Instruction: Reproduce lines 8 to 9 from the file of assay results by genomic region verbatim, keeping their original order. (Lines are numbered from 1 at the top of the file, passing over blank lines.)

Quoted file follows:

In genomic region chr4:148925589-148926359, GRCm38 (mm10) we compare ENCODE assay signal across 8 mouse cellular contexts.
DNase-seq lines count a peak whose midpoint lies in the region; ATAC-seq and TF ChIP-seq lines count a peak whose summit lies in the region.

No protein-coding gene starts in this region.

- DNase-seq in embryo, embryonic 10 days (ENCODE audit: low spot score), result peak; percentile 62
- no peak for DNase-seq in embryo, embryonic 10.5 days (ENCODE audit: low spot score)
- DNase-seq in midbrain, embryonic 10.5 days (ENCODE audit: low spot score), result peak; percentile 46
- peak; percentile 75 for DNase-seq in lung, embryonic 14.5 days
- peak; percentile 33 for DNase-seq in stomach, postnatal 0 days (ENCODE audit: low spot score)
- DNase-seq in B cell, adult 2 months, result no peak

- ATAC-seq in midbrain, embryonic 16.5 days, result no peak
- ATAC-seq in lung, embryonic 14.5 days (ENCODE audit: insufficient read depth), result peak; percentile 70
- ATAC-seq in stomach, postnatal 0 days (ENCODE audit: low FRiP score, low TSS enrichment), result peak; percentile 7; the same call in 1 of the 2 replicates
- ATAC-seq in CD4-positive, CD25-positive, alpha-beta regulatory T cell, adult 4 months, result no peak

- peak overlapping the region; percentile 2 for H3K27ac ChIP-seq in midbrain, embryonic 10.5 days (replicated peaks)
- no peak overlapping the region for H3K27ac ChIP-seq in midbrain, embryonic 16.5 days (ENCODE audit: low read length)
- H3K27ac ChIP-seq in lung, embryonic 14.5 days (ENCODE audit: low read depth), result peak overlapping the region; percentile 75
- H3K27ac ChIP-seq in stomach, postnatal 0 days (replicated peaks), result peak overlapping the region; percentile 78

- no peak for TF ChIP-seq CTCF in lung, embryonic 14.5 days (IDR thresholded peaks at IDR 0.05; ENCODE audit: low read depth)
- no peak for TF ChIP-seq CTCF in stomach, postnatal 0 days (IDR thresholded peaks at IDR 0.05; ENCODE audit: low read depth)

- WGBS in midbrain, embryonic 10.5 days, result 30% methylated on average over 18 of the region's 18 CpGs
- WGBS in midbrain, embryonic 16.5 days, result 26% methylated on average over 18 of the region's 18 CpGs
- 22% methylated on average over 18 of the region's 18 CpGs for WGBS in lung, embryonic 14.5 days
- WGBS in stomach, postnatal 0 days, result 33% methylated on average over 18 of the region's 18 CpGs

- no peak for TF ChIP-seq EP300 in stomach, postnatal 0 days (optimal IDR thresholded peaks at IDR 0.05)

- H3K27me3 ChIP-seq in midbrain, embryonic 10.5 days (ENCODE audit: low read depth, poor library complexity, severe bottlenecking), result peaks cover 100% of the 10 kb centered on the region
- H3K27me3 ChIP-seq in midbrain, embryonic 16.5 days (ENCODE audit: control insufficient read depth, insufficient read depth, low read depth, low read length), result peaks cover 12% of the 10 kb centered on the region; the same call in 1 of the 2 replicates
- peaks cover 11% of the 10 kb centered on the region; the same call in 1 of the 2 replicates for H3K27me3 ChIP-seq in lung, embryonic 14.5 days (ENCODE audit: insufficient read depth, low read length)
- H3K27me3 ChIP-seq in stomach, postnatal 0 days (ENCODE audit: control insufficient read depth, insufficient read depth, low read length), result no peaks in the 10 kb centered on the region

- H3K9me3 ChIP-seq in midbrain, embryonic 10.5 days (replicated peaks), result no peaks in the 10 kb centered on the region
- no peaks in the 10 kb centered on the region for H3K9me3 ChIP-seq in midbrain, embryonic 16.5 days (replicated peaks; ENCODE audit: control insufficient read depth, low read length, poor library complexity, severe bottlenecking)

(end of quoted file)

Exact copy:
- peak; percentile 33 for DNase-seq in stomach, postnatal 0 days (ENCODE audit: low spot score)
- DNase-seq in B cell, adult 2 months, result no peak